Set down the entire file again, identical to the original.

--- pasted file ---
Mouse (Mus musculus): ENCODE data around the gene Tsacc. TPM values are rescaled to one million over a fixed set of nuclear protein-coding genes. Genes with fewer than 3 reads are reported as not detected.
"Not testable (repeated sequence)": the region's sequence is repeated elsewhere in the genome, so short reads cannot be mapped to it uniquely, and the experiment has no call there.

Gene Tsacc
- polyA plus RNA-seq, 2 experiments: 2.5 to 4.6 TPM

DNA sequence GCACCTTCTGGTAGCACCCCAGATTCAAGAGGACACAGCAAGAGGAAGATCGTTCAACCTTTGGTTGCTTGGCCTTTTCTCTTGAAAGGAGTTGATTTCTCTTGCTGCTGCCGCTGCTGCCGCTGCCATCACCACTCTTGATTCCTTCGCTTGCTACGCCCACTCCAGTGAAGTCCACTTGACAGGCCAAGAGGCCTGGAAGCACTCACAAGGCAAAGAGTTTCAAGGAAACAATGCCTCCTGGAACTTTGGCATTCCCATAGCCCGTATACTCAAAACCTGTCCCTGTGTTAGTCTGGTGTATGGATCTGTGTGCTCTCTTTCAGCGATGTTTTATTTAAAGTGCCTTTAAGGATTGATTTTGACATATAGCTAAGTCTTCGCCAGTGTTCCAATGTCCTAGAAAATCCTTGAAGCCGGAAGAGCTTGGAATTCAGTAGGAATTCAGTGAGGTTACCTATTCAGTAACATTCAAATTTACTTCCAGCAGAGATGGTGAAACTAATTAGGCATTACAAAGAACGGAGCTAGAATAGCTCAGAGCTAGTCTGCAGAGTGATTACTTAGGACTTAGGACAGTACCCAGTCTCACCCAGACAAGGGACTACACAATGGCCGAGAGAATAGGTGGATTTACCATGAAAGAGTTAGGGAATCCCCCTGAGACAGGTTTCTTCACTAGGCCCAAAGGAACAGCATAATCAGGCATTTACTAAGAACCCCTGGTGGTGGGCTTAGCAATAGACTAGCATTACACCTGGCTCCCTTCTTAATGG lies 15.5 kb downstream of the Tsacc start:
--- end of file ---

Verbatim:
Mouse (Mus musculus): ENCODE data around the gene Tsacc. TPM values are rescaled to one million over a fixed set of nuclear protein-coding genes. Genes with fewer than 3 reads are reported as not detected.
"Not testable (repeated sequence)": the region's sequence is repeated elsewhere in the genome, so short reads cannot be mapped to it uniquely, and the experiment has no call there.

Gene Tsacc
- polyA plus RNA-seq, 2 experiments: 2.5 to 4.6 TPM

DNA sequence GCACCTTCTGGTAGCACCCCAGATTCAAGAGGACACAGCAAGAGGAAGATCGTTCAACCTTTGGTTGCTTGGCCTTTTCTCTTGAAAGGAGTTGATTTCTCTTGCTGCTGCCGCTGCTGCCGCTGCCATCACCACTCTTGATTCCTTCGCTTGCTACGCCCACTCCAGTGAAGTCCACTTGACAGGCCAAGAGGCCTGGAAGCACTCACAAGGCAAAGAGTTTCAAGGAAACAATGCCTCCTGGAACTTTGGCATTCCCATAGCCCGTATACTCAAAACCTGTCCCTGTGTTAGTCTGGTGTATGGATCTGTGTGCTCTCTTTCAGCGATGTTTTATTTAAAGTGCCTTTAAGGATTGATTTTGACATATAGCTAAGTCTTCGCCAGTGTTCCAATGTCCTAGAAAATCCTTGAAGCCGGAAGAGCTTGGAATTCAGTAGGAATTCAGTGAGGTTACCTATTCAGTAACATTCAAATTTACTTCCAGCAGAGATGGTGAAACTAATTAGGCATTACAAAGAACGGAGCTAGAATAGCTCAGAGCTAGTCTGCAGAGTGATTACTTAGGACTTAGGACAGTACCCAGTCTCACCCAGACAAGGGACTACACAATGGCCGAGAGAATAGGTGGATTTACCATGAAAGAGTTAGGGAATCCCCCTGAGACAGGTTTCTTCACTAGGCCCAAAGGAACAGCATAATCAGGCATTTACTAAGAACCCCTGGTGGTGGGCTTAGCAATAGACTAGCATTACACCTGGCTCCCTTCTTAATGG lies 15.5 kb downstream of the Tsacc start: